Light, sweet crude such as West Texas Intermediate (WTI), the benchmark crude in the United States, had less than 10 ppm of H2S. Oklahoma sour, a conventionally produced crude, also had less than 10 ppm.

In comparison, dilbit from Cold Lake in Alberta contained 300 ppm of the gas. A blend of conventional oil and dilbit, called Western Canada Select (WCS), contained 400 ppm.

Levels of H2S were highest in some conventionally produced heavy crudes in Canada. Bow River (BR) crude, a conventionally produced heavy oil, contained more than 2,000 ppm of hydrogen sulfide. So did the Midale Sour and the Mixed Sour blends (MSO).

Acid test

KXL watchers have expressed concern that dilbit contains more acidic compounds than most conventional oils. But the acidic compounds do not pose a threat at the temperatures at which pipelines operate, said Sankara Papavinasam, a researcher at Natural Resources Canada's CANMET Materials Technology Laboratory.

The lab exposed pipelines to dilbit and water at 150 degrees Fahrenheit, close to the temperature of transport of dilbit pipelines, for about 14 days.

They found that at these temperatures, the acid in dilbit does not correlate with greater corrosion of pipeline, said Papavinasam. The results were presented at a conference in Toronto last month.

Papavinasam said that internal corrosion results from the settling of water and sediment, a problem that can be handled by better pipeline design.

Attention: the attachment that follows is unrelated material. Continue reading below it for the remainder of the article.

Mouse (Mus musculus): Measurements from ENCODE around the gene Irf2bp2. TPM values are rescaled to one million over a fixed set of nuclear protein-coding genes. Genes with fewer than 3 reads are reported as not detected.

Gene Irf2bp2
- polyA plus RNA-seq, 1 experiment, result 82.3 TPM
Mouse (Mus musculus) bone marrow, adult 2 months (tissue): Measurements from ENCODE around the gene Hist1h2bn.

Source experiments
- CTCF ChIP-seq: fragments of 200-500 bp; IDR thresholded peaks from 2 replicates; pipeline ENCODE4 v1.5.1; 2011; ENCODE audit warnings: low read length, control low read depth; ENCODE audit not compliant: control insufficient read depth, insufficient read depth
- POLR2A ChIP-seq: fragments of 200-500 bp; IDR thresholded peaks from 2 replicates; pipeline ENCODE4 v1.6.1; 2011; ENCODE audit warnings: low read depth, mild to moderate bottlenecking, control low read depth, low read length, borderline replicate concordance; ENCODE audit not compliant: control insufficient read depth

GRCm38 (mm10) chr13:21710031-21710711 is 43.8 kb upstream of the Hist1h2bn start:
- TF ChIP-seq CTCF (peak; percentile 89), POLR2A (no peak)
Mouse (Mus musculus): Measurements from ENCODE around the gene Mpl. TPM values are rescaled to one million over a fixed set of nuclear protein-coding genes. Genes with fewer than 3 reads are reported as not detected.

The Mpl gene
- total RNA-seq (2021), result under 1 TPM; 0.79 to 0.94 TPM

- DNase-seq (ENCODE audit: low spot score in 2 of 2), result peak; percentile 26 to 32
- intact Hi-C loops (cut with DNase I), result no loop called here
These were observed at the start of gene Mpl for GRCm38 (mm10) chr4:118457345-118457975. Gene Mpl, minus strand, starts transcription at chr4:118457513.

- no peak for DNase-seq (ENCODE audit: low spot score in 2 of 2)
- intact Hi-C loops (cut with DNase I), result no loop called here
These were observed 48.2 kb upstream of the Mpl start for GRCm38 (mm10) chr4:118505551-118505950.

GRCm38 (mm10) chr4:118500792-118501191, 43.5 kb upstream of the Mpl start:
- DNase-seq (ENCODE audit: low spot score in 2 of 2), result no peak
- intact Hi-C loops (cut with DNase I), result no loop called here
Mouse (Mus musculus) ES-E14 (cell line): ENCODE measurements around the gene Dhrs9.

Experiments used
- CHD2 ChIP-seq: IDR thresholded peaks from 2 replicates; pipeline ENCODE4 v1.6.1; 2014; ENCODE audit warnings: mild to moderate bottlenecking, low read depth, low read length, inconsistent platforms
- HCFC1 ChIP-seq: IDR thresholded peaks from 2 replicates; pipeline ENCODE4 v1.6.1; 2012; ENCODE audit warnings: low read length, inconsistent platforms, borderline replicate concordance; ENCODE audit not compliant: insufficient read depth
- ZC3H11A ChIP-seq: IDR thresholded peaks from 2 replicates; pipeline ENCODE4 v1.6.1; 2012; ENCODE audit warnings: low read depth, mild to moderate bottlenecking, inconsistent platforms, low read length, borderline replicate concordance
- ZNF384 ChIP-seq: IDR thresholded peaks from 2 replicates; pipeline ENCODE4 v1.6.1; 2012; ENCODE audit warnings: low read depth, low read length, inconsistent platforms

Real-world research

Another activist concern is that laboratory-based research does not take into account the combined effect of multiple stresses that a pipeline undergoes in the real world. That is what happened when Enbridge Energy pipeline Line 6B, which carries dilbit, leaked about 900,000 gallons of oil into the Kalamazoo River in Michigan in 2010.

The National Transportation Safety Board found that the failure happened in part because Enbridge had evaluated external corrosion and stress corrosion as separate issues and did not look into how they would interact, said Anthony Swift, an attorney with the Natural Resources Defense Council.

"There is a danger of taking out one risk and viewing it in isolation," said Swift, who first raised the possibility that dilbit might be more corrosive than conventional crudes in a report.

The issue could be put to rest if a section of Line 6B could be inspected, wrote Robert Whitesides, treasurer for the Kalamazoo River Watershed Council, in an email to an NAS panel. Enbridge will be retiring sections of the pipeline traversing Michigan and Indiana and installing new pipelines. The company currently plans to leave the older sections buried in the ground. Line 6B is unique since it has been carrying dilbit for many years and could be a real-word laboratory for studying the effect of dilbit.

Public concern about dilbit pipelines elevates risk, and governments need to be more careful in approving them, said Oliver Moghissi, vice president at the independent risk assessment firm Det Norske Veritas (DNV), to the NAS panel. The added regulations are warranted even though research has shown that dilbit lines are not more vulnerable to internal corrosion than other pipelines, he said.

Pipeline and Hazardous Materials Safety Administration officials also acknowledged to the NAS panel that the composition of dilbit is similar to that of other U.S. crudes and "no additional corrosiveness or abrasiveness issues found."